The second thing that we’re working on right now is the implementation of a new scheduling system that enhances our ability to really identify where our bottlenecks are. That software solution is helping us to identify where we need to cross train people and when to move people around through¬out the day to really have a flexible workforce.
What is the biggest external force affecting your business?
LT: One of the things that’s at the forefront of my mind is consolidation of the customer base. That’s an external force for us that you just have to navigate through. It can be disappointing sometimes, if someone who buys from your original customer makes a decision not to work with you anymore. We always try to go and visit the new company in their area and provide as much information as we can about our capabilities and our past performance.
DK: The tariffs. That’s probably the major external force. But right now, my biggest external force is that we have a lot of incompetent competition that can’t recognize what true costing is. It’s just frustrating to lose a contract to somebody that you know doesn’t have the tooling for it but tells the customer, “Oh yeah, we can have the tools here in two weeks, and we’ll have parts for you in three,” when there’s no way in the world that can happen.
JA: For the most part, we all face the same headwinds and enjoy the same tailwinds when they come along. Obviously, the situation with the steel market is going to make a difference. But knowing the customers we serve as well as we do, our focus is still always on that relationship and how can we become better at what we do as the context of the industry changes. I don’t see a particular headwind that’s going to be harder on us than it is on anyone else. We’re just focused on the things that we can control.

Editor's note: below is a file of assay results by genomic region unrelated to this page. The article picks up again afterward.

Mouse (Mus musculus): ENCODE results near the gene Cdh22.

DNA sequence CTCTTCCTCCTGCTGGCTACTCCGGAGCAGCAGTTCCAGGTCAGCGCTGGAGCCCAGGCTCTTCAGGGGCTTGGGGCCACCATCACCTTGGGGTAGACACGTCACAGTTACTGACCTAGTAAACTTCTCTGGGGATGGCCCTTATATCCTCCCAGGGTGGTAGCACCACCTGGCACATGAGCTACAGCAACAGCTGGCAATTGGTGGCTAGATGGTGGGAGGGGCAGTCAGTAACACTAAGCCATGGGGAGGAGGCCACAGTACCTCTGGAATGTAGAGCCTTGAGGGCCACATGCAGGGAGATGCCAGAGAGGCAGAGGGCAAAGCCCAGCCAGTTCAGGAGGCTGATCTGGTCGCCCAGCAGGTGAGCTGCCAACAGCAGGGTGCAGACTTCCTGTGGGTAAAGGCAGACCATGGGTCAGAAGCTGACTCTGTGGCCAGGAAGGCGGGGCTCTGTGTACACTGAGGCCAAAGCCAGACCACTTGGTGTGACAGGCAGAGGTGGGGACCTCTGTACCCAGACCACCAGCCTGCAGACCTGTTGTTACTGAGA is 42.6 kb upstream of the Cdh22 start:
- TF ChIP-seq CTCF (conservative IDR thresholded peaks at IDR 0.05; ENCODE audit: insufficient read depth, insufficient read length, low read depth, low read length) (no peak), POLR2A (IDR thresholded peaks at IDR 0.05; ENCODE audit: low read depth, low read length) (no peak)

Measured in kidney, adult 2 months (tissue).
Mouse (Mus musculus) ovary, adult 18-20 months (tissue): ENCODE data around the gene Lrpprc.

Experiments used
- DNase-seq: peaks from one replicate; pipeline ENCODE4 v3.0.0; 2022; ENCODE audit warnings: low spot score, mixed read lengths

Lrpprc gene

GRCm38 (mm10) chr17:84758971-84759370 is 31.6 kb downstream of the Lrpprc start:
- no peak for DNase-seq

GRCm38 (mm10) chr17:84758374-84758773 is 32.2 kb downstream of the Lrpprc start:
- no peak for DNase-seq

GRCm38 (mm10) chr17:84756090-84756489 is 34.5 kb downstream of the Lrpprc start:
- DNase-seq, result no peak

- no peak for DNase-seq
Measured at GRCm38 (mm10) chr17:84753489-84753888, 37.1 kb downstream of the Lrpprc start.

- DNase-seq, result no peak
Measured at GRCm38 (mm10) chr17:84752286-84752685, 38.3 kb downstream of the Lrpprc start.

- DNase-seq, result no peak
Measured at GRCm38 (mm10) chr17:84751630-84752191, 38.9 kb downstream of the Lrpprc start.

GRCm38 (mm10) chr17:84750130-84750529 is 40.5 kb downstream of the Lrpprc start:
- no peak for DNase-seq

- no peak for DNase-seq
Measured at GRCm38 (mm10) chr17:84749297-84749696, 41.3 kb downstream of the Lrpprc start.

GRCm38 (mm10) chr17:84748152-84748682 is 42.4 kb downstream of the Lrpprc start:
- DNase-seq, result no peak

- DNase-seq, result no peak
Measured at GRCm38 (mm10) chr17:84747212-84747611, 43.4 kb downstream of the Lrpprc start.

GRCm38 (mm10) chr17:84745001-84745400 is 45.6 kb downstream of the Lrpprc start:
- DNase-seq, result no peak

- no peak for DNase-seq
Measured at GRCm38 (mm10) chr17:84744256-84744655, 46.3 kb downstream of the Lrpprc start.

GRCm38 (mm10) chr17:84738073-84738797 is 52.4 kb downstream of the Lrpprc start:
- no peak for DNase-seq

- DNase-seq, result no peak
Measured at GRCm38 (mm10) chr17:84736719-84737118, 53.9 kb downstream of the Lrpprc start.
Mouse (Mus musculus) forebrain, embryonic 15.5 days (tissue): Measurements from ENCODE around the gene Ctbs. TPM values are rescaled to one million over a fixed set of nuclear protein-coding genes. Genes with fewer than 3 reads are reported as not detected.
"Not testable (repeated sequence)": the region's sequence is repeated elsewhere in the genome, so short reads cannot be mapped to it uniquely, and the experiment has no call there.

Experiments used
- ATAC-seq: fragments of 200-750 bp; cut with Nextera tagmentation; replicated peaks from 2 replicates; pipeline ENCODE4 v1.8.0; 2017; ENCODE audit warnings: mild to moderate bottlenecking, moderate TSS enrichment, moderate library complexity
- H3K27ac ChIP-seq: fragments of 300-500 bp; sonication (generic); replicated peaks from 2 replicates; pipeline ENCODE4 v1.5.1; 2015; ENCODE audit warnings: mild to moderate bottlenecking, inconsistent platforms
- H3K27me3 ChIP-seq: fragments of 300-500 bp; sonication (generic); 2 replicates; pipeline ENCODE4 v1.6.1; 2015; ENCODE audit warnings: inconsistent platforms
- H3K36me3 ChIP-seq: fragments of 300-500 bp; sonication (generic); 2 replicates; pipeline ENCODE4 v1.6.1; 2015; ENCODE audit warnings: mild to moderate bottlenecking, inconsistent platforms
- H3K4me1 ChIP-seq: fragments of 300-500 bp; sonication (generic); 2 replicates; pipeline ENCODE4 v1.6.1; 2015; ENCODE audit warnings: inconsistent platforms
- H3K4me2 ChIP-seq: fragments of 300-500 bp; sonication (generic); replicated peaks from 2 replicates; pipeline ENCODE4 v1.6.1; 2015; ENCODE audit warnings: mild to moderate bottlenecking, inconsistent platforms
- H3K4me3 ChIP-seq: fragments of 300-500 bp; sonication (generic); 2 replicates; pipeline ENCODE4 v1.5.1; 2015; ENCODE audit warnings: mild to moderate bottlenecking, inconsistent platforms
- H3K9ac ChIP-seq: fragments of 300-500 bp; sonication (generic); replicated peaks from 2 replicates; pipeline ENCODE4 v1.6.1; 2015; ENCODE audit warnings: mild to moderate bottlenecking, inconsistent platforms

ES: I don’t know if labor problems are an external force, but it’s certainly been difficult for us. But, also what Don said: pricing. I don’t know if it’s necessarily predatory pricing. In some cases, they might be trying to get their foot in the door, but a lot of times it is the same thing Don said. We call it unsophisticated pricing. They don’t really understand the cost; they’re just doing whatever it takes pricing wise to get the business. But, it does make it challenging. In general, I believe that does push the price points down for everybody and it’s hard to get them back to prior levels.
Do you spend the time to educate these competitors?
JA: I think that’s kind of the role of FMA and events like this.
LT: We too have had competitors with unsophisticated strategies for pricing jobs. A significant customer several years ago, we lost some of our work because of that. It was one of those things where we’re progressive, we’re continually improving, we work closely with our customer and we just couldn’t achieve the pricing they were offered. Our customer ultimately went to the competitor, and within a four-month period, all of that work came back to us and more because the person who priced it could not meet the requirements that our customer had. When something like that happens and you’ve held true to your integrity and you come back to your customer, that actually builds our relationship with them and it makes it stronger.